What Games Qualify As Horror?
If it’s not horror, what is it?
Where do Resident Evil 5 and Resident Evil 6 fall, if not into the horror genre? Into the “action” subset is probably the best way to define them, but even that seems to lack a full definition of what the Resident Evil series has become in its latest iterations. Resident Evil 6 still makes attempts at building atmosphere and dread, does its best to hold back your ammo, and throws the occasional pop-up zombie your way.
Resident Evil 5 works hard to recapture some of the elements of Resident Evil 4, which, despite its greater action focus, still managed to create panic situations and throw difficult, frightening enemies into the mix. There’s a difference between the situations seen in Resident Evil 4 and those of Resident Evil 5 and 6, even though the latter two obviously are drawing inspiration from the former. So why do they fail to scare, and why don’t they feel like horror?
One big possibility is the focus on set piece action sequences and over-the-top “thrills.” Most Resident Evil titles, and most horror titles, have no such sequences. They’re much more understated, often for the same reason that horror movies wait to reveal their monsters or killers: the imagination provides more scares than what you can see, and neither of the latter Resident Evil titles leave anything to the imagination.
There’s also a glut of creatures to fight and monsters coming at you, but it’s very rare — if ever — that either RE5 or RE6 feel overwhelming or hopeless. Neither game limits the player in a meaningful way; as I pointed out in my recent Resident Evil 5 review, Chris and Sheva are ultimate badasses who run willingly into danger. There’s no fear they won’t survive, or that something might step out from behind one of them and kill them before they can react. They’re superheroes, and superheroes have no place in a horror story.
The same is true of Resident Evil 6, even when the game tries to build dread or put you up against an unstoppable foe. What might happen to you (or, really, your character) fails to be scary because there’s no surprise, and no real expectation that you’ll come up against something you can’t handle.
Maybe at its simplest, horror requires the very real possibility not just of danger, but of failure. Though failure can happen in Resident Evil 5 or Resident Evil 6, one never approaches a room fearing that what’s inside might be some terror that can beat them. And it’s more annoyance than scare when the creature wins.
Does horror preclude action?
With their action-heavy leanings, the question is inevitable — is it all the shooting, running and exploding that takes the fear out of Resident Evil 5 and 6? If the action emphasis is overtaking the horror underpinnings, does that mean the two can’t exist together?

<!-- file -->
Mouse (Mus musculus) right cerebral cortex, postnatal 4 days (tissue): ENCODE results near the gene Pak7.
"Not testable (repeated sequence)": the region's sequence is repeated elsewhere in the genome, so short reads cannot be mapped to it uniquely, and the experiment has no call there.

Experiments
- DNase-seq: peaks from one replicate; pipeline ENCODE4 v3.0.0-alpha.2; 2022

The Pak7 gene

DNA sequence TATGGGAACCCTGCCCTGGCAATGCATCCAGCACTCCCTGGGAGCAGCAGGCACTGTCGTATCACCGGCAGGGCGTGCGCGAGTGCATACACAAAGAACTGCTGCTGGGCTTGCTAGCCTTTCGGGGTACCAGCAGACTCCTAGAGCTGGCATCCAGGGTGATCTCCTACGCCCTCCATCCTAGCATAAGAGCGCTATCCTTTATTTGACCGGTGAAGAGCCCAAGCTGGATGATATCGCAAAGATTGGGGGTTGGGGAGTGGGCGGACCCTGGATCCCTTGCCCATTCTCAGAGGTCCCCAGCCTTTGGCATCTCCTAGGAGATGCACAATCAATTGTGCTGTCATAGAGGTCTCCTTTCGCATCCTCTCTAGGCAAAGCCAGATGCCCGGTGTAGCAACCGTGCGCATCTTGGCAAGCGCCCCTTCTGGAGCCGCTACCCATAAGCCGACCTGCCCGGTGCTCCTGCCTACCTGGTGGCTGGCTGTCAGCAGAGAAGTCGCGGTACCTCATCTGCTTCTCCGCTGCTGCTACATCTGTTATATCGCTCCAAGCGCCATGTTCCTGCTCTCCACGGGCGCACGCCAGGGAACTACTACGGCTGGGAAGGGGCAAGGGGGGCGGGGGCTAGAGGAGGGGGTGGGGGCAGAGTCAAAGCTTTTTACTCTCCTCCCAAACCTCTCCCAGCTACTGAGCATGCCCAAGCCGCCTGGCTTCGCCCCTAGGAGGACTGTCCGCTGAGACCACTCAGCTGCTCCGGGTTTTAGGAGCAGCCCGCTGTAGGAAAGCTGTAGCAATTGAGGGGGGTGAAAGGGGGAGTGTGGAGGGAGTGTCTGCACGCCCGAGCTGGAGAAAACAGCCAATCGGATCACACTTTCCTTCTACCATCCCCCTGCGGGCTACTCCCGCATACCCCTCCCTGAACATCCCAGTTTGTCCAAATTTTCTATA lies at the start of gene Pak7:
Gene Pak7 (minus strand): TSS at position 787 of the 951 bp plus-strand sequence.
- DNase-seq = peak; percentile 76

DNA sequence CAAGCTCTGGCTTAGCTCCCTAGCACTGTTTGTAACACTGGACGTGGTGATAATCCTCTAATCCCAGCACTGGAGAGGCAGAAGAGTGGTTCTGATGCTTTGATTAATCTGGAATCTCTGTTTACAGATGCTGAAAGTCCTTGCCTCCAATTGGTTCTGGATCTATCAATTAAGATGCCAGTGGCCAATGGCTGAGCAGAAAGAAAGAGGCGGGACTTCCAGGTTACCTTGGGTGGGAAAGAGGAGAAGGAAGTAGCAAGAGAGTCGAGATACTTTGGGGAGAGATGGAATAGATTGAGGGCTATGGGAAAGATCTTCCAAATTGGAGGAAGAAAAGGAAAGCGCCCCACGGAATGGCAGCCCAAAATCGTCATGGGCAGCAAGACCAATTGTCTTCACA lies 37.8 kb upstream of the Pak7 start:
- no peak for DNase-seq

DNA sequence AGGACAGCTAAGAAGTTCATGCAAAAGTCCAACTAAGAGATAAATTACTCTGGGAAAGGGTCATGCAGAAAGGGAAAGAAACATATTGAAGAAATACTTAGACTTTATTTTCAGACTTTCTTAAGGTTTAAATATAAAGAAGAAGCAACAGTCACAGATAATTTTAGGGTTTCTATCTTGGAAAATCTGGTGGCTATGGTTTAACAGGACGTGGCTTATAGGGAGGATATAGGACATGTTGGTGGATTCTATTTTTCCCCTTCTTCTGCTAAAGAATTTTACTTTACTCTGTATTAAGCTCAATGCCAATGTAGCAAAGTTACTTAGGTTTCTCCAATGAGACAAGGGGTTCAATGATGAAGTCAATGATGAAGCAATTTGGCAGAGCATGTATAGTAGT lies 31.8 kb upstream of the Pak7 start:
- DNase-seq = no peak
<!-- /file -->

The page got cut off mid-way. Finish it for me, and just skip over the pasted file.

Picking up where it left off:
For that answer, we might look toward the Dead Space series. The first two titles in Dead Space are easily enough considered horror, whether one particularly likes them or not; they inspire fear and dread and focus on those responses. They fit our definition.
Dead Space and Dead Space 2 provide the player with plenty of firepower, however. Especially as the games wear on, there’s no lack of weaponry for Isaac to use to dismember whatever monsters come his way as he moves through the Ishimura or the Sprawl. Dead Space manages to dial back the player’s capabilities in other ways: providing newer, tougher monsters to kill, using jump-out scare tactics, and leaning on its atmosphere. You might be loaded for bear, but you don’t always feel like your gear will be enough. One scene in Dead Space 2 that features a horde of child-sized monsters highlights this beautifully — even with all the ammo in the world, you’re just one guy against a swarm of creatures.
So on its face, no, action doesn’t necessarily kill the horror. But the balance has to be struck in order for the two to coexist together. Too much action and the result is Resident Evil 6; not enough, and the game becomes something else, more akin to titles like Penumbra.
And of course, the idea of horror is, as always, subjective. Game Front’s Ron Whitaker pointed out that under the working definition in this article, he could place the space-sim rogue-like FTL: Faster Than Light in the horror genre for the feelings it generates in him. But it does seem clear that the most effective games we consider horror have a clear goal in mind — bring failure to the player, but leave it hiding around a corner, just out of sight.